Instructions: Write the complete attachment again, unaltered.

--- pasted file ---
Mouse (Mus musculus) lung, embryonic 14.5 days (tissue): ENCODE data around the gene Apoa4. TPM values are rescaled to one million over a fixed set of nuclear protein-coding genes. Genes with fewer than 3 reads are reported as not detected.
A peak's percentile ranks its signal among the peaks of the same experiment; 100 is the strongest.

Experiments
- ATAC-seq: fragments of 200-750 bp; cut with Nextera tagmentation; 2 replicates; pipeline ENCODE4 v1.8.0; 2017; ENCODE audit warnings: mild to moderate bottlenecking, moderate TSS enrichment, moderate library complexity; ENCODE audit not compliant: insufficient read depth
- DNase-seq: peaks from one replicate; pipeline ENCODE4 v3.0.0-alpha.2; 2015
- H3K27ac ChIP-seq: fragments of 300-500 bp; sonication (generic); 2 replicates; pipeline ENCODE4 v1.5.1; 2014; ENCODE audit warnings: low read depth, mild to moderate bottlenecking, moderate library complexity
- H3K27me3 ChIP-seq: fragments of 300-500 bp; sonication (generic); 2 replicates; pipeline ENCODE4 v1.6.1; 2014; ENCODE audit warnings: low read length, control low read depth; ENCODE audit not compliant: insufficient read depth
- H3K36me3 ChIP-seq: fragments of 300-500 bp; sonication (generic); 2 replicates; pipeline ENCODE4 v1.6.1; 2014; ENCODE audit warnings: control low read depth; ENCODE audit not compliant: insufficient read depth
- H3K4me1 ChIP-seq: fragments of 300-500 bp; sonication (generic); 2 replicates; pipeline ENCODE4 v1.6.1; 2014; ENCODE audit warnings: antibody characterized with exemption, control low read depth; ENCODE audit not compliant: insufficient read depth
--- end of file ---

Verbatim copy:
Mouse (Mus musculus) lung, embryonic 14.5 days (tissue): ENCODE data around the gene Apoa4. TPM values are rescaled to one million over a fixed set of nuclear protein-coding genes. Genes with fewer than 3 reads are reported as not detected.
A peak's percentile ranks its signal among the peaks of the same experiment; 100 is the strongest.

Experiments
- ATAC-seq: fragments of 200-750 bp; cut with Nextera tagmentation; 2 replicates; pipeline ENCODE4 v1.8.0; 2017; ENCODE audit warnings: mild to moderate bottlenecking, moderate TSS enrichment, moderate library complexity; ENCODE audit not compliant: insufficient read depth
- DNase-seq: peaks from one replicate; pipeline ENCODE4 v3.0.0-alpha.2; 2015
- H3K27ac ChIP-seq: fragments of 300-500 bp; sonication (generic); 2 replicates; pipeline ENCODE4 v1.5.1; 2014; ENCODE audit warnings: low read depth, mild to moderate bottlenecking, moderate library complexity
- H3K27me3 ChIP-seq: fragments of 300-500 bp; sonication (generic); 2 replicates; pipeline ENCODE4 v1.6.1; 2014; ENCODE audit warnings: low read length, control low read depth; ENCODE audit not compliant: insufficient read depth
- H3K36me3 ChIP-seq: fragments of 300-500 bp; sonication (generic); 2 replicates; pipeline ENCODE4 v1.6.1; 2014; ENCODE audit warnings: control low read depth; ENCODE audit not compliant: insufficient read depth
- H3K4me1 ChIP-seq: fragments of 300-500 bp; sonication (generic); 2 replicates; pipeline ENCODE4 v1.6.1; 2014; ENCODE audit warnings: antibody characterized with exemption, control low read depth; ENCODE audit not compliant: insufficient read depth